Research centre funded to bring fresh approach to Indigenous health gap ABC Online Researchers at a new national centre will work with health providers in Indigenous communities to reduce the impact of chronic disease and attempt to explain why...

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Accidental white heroes of Aboriginal culture - Eureka Street

Accidental white heroes of Aboriginal culture - Eureka Street | Aboriginal and Torres Strait Islander Culture | Scoop.it
A Yankunytjajara elder has damned a current 'songlines' anthropological study, declaring that 'white do-gooders need their boundaries defined'.

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NACCHO MJA social media news: Aboriginal health at forefront of innovative use of social media for advocacy

NACCHO MJA social media news: Aboriginal health at forefront of innovative use of social media for advocacy | Aboriginal and Torres Strait Islander Culture | Scoop.it
The National Aboriginal Community Controlled Health Organisation (NACCHO) was an early adopter of social media, and finds it a valuable advocacy tool, according to its Chair, Justin Mohamed. (Curre...

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Indigenous Innovation Unconference - presented by SIBSYD & NCIE

Indigenous Innovation Unconference - presented by SIBSYD & NCIE | Aboriginal and Torres Strait Islander Culture | Scoop.it
 
What: Indigenous Innovation UnconferenceWhere: National Centre of Indigenous Excellence, 180 George St, Redfern, NSW 2016.
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A Roadmap and Best Practices for Organizations to Reduce Racial and Ethnic Disparities in Health Care - Springer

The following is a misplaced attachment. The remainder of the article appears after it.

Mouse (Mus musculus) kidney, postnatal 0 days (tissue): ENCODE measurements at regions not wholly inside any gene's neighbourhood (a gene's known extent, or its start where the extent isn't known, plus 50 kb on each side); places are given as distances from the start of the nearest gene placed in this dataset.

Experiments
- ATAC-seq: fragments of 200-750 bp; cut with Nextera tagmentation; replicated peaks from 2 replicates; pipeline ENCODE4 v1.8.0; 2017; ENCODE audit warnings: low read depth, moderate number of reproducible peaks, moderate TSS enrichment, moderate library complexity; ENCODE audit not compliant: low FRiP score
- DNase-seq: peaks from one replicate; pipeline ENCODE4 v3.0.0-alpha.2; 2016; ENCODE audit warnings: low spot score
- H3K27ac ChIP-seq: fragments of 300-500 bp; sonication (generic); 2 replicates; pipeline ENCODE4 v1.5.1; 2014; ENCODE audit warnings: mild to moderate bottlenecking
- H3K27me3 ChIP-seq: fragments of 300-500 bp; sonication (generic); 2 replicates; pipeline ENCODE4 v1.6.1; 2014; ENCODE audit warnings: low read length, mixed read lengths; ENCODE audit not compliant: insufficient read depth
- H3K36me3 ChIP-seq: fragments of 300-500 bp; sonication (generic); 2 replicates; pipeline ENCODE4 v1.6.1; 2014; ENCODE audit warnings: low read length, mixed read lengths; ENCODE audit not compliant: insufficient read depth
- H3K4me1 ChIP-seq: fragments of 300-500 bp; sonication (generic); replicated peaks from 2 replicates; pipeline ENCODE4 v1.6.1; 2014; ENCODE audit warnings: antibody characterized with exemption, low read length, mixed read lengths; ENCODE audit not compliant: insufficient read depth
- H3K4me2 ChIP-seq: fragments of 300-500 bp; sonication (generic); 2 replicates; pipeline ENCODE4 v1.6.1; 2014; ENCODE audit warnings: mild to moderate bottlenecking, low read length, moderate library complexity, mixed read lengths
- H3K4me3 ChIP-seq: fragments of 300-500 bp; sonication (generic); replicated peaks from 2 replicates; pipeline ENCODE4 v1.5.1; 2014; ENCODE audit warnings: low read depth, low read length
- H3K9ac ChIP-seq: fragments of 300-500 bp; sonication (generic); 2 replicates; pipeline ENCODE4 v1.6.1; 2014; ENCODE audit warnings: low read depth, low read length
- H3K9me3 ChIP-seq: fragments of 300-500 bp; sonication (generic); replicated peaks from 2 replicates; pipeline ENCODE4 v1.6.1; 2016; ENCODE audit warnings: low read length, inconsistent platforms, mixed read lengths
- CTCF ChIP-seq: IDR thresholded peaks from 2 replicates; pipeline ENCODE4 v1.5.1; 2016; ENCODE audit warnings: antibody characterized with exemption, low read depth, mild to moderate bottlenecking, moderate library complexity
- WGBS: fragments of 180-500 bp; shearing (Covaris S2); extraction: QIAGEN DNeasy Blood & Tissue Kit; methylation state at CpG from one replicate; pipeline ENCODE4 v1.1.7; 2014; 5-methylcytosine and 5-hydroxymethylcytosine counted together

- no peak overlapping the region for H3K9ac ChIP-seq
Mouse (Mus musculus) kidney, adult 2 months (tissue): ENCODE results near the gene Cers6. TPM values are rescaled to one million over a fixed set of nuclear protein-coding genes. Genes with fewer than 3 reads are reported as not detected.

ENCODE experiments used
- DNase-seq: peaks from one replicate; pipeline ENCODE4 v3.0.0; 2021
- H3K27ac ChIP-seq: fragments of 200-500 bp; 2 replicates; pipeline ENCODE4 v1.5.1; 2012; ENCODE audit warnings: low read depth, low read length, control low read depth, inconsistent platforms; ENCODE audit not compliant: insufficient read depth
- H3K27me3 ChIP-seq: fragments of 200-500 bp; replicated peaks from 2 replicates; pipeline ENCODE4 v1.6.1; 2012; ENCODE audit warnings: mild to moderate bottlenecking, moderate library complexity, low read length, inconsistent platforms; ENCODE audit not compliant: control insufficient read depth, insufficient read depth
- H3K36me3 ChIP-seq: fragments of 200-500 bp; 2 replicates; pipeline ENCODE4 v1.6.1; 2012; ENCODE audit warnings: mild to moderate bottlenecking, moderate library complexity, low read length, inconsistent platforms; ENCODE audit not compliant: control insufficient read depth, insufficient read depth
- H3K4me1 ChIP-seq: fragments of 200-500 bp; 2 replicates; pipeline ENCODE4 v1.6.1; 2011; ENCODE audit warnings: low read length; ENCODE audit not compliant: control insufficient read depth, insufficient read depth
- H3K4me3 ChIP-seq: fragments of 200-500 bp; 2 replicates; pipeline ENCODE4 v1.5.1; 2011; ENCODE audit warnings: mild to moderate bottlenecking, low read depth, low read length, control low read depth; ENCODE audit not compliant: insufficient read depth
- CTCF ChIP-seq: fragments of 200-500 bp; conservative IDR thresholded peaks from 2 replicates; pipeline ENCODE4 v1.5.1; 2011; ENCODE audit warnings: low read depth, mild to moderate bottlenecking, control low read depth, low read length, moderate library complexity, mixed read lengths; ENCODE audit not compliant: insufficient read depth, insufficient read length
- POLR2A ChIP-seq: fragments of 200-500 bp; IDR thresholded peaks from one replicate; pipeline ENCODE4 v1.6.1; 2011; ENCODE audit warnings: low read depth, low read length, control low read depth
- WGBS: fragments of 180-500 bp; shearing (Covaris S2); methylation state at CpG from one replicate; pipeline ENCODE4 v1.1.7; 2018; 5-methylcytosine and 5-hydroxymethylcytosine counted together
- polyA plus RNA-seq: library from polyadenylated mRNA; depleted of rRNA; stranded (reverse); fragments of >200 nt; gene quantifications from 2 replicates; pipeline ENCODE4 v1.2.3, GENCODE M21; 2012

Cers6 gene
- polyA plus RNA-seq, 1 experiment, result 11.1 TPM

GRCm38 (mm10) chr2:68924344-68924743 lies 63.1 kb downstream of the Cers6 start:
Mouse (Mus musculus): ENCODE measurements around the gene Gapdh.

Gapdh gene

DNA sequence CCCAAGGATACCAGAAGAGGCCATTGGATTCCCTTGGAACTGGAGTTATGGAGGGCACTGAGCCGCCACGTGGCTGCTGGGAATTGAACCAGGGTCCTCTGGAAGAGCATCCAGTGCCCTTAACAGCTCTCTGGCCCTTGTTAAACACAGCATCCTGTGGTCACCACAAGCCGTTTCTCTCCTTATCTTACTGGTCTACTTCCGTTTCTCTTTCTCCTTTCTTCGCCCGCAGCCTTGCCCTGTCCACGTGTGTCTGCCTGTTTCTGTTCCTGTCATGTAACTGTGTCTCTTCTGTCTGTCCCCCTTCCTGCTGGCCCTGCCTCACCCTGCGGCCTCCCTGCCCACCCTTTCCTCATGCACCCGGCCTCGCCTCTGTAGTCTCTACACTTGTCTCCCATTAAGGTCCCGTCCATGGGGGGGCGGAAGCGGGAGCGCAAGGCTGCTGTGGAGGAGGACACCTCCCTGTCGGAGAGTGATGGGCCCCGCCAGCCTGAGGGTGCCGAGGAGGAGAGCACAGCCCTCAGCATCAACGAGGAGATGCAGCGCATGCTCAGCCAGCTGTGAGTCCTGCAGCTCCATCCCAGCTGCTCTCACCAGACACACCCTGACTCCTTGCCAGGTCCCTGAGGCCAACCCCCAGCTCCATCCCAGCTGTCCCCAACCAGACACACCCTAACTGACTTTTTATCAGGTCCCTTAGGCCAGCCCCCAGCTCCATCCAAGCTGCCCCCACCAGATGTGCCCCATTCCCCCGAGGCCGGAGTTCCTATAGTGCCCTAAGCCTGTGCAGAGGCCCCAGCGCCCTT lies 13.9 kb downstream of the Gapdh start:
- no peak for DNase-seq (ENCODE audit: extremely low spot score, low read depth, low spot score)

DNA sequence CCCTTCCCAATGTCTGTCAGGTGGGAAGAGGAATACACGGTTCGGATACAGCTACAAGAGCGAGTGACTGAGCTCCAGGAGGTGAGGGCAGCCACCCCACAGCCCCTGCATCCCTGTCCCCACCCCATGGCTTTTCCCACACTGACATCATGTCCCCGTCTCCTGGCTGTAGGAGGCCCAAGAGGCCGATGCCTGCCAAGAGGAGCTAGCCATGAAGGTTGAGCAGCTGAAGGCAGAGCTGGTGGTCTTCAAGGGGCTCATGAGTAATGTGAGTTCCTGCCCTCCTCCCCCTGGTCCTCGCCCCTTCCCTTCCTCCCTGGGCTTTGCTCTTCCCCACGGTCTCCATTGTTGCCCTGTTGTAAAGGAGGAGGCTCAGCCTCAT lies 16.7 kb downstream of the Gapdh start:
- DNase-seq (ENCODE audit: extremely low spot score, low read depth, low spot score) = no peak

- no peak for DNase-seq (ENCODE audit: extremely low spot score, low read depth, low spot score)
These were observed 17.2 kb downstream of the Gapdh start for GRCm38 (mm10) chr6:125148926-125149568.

A Roadmap and Best Practices for Organizations to Reduce Racial and Ethnic Disparities in Health Care - Springer | Aboriginal and Torres Strait Islander Culture | Scoop.it

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Hung The Nguyen's curator insight, January 24, 2013 8:22 PM

This systemic review demonstrate to us that we know a lot about what works when caring for people from different cultures.  Taking action is required based on best practice and evidence in multicultural health.

This article is free to download.

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Recording Aboriginal and Torres Strait Islander Status Segment 2 of 3


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Hung The Nguyen's curator insight, May 17, 2013 7:02 AM

Contains role plays.

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Australian Indigneous Health within an International Context Report


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Hung The Nguyen's curator insight, June 16, 2013 7:40 PM

Indigenous health is not unique to Australia nor is it unique to Canada and the USA as is reported in this report.  Most countries of the world have indigenous peoples who are generally the minority group with poor health status.  Themes of why they have poorer health outcomes are consistent across the board.  

This report of course focus on 3 developed wealthy countries with a colonising history and compares the differences and similarities of how we attend (or not) to our indigenous peoples.  Any discussion of the big issues on indigenous health require comparative study; to understand the systemic issues, successive policies and processes from government downwards to instiutiuonal, organisational behaviours that contribute, maintains and perpetuates the contemporary state of affairs for indigenous communities.

This report sets out to do this which can be utilised to initiate a discussion with health students on broader issues in indignoeus health.

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Experiences of non-resident nurses in Australia’s remote Northern Territory


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Hung The Nguyen's curator insight, July 22, 2013 1:44 AM